middle and managerial job levels based on how important they are and their prevalence among job seekers. The research found that while job seekers are confident in their abilities. hiring managers have not seen candidates who match their qualifications. Gap values may appear to be off + or .by 1 point because of computer rounding or the acceptance of multiple responses. The attributes that were rated by employers as most important but least commonly seen among job seekers were assigned the highest value or Job Preparedness Indicator score.J o b P re Pa re d n ess I n d I cato r st u dy: K ey F IndIng s Top 5 Skills According to the survey. 2 . hiring managers place the highest value on the following attributes across all job levels: » strategic perspective » high integrity » global outlook » strong base work ethic/ dependable » accountability Employers aren’t finding the skills they need Employers assessed the value of 15 attributes across entry. The Job Preparedness Indicator revealed that there is a striking gap between what qualifications hiring managers value in a candidate and how job seekers describe their own capabilities. ovErall indiCaTor SCorE and JoB SEEkEr SElf aSSESSmEnT – Top 5 SkillS/TraiTS 80 40 68 25 100 90 80 70 60 50 40 30 20 10 0 7 47 41 41 42 43 5 -37 44 15 -30 hiGh inTEGriTy STraTEGiC pErSpECTivE aCCoUnTaBiliTy STronG BaSE Work EThiC/dEpEndaBlE GloBal oUTlook All Job Seekers Self Assessment (n=734) Overall Indicator Score (n=540) Hiring Managers Gap: The difference between the self-description among job seekers and indicator from hiring managers.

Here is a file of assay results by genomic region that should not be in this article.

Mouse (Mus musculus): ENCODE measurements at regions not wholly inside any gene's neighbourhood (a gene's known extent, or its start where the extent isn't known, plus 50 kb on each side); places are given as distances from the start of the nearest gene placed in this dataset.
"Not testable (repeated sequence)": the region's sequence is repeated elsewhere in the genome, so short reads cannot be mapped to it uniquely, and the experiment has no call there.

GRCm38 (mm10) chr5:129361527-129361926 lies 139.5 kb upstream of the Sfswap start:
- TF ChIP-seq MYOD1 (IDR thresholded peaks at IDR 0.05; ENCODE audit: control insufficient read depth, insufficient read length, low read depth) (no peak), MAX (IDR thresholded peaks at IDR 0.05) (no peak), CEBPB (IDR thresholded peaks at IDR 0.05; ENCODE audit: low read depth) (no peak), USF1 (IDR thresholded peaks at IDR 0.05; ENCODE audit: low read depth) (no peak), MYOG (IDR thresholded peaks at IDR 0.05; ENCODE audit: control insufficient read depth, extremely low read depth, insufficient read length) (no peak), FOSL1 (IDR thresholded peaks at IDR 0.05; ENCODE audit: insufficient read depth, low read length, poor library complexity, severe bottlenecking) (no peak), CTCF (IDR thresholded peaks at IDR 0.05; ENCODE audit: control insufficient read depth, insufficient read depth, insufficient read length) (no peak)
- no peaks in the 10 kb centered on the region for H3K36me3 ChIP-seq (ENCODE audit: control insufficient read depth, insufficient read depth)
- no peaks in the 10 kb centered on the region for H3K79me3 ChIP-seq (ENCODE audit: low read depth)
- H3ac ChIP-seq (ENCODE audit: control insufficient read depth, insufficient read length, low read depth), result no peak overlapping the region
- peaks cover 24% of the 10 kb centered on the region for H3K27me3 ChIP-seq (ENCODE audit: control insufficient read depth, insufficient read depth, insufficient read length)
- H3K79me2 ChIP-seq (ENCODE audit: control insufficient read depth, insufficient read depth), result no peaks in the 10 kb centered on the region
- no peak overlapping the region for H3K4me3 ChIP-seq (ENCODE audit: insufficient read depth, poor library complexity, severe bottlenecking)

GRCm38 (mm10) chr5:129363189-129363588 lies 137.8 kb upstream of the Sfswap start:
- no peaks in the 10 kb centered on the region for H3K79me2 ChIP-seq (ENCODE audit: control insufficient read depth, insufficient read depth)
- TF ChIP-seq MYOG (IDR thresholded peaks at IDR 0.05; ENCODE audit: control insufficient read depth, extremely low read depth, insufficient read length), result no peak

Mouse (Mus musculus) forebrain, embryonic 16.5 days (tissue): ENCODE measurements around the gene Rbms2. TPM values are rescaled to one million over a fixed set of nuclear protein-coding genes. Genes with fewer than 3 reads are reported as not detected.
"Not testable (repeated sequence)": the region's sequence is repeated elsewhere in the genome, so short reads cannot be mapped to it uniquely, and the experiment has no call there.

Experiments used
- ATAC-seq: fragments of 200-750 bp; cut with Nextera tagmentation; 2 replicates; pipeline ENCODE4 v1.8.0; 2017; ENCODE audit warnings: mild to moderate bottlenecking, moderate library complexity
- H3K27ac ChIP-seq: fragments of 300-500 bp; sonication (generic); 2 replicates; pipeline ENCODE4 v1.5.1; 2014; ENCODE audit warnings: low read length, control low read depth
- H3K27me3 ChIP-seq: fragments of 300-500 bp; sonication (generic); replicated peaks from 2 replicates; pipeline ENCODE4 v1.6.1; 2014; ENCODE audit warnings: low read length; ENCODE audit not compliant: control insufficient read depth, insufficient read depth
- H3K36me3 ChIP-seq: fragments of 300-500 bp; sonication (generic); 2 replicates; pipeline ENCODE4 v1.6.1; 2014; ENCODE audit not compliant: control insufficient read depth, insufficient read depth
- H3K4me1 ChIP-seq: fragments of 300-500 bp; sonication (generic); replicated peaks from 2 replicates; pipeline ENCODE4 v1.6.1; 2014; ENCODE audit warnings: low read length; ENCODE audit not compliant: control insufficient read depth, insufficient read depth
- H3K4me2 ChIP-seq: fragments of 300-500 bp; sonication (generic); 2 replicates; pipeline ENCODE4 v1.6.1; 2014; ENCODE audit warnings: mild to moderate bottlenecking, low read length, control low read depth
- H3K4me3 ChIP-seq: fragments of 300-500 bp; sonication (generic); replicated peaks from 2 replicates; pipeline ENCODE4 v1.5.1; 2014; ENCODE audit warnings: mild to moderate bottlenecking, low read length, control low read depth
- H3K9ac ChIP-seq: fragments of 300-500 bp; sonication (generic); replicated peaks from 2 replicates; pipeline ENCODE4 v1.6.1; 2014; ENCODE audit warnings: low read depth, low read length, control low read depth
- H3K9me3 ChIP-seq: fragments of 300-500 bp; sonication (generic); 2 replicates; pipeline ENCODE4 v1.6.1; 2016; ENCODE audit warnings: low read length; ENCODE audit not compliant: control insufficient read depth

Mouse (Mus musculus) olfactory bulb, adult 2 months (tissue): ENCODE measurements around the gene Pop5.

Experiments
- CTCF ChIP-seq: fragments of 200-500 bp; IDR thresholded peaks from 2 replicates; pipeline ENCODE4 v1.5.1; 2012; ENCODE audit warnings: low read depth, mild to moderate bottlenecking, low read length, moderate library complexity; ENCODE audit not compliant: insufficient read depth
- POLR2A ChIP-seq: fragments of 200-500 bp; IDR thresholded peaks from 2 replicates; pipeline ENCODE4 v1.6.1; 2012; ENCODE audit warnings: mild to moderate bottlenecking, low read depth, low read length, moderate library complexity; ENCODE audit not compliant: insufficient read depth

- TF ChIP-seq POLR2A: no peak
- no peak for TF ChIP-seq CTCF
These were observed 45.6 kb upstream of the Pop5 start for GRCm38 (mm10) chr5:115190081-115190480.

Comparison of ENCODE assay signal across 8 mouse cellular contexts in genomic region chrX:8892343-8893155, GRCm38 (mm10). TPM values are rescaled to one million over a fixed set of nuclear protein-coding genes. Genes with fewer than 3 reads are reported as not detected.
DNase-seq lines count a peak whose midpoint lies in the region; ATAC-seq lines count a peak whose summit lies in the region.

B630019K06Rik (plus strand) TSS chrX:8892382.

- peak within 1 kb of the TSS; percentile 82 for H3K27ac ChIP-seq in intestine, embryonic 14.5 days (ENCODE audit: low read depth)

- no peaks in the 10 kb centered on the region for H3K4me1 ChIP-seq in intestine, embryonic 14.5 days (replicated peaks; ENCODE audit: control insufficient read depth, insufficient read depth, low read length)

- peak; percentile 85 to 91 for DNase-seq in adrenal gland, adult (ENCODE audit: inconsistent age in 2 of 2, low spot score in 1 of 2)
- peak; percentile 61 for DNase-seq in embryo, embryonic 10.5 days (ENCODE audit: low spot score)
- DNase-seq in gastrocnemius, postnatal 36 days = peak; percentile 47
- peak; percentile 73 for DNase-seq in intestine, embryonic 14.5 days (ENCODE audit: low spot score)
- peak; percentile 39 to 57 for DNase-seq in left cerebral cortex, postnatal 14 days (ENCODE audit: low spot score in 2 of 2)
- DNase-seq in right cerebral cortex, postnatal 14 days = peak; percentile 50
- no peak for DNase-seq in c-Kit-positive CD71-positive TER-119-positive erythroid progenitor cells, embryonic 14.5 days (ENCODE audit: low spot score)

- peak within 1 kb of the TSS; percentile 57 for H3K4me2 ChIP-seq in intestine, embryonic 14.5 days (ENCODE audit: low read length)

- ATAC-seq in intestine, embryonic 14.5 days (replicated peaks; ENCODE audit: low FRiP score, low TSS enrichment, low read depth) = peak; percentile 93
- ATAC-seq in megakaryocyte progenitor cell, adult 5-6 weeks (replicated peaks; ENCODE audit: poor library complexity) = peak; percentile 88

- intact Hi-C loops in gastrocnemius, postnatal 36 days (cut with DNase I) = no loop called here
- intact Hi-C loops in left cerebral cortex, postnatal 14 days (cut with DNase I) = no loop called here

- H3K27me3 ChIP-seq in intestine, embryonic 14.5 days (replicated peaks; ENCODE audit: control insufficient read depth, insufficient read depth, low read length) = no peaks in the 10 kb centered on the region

However. hirinG manaGErS havE noT foUnd CandidaTES Who maTCh ThEir QUalifiCaTionS Hiring Managers: Based on your experience. only 14 percent of hiring managers report “nearly all” or “most” job candidates have had the skills their company looks for in a potential employee. just 30 percent of job seekers ranked prior experience as the top factor in leading to a desirable job. Hiring managers reported among the most important attributes at the managerial level — strategic perspective. over the past three years. how many job seekers have the skills and traits your company is looking for in a candidate? Skills managerial candidates present are most out of sync More than half (57 percent) of job seekers surveyed are pursuing mid-level or managerial positions. Base: all Qualified respondents (hiring manager = 540): Q1000 3 . While 72 percent are confident they know how to present their experience during an interview. global outlook and business acumen — are highly valued but rarely seen in candidates. over the past three years.J o b P re Pa re d n ess I n d I cato r st u dy: K ey F IndIng s Disconnect between attributes presented and attributes valued More than half (56 percent) of job seekers are confident they know what qualifications are required for employment. nearly all Job Seekers 1% very few Job Seekers 17% Some Job Seekers 69% most Job Seekers 13% “Experience” trumps “eager to learn” Only nine percent of hiring managers reported they would be “extremely” or “very likely” to hire a managerial candidate who lacked the necessary experience but appeared eager to learn on the job.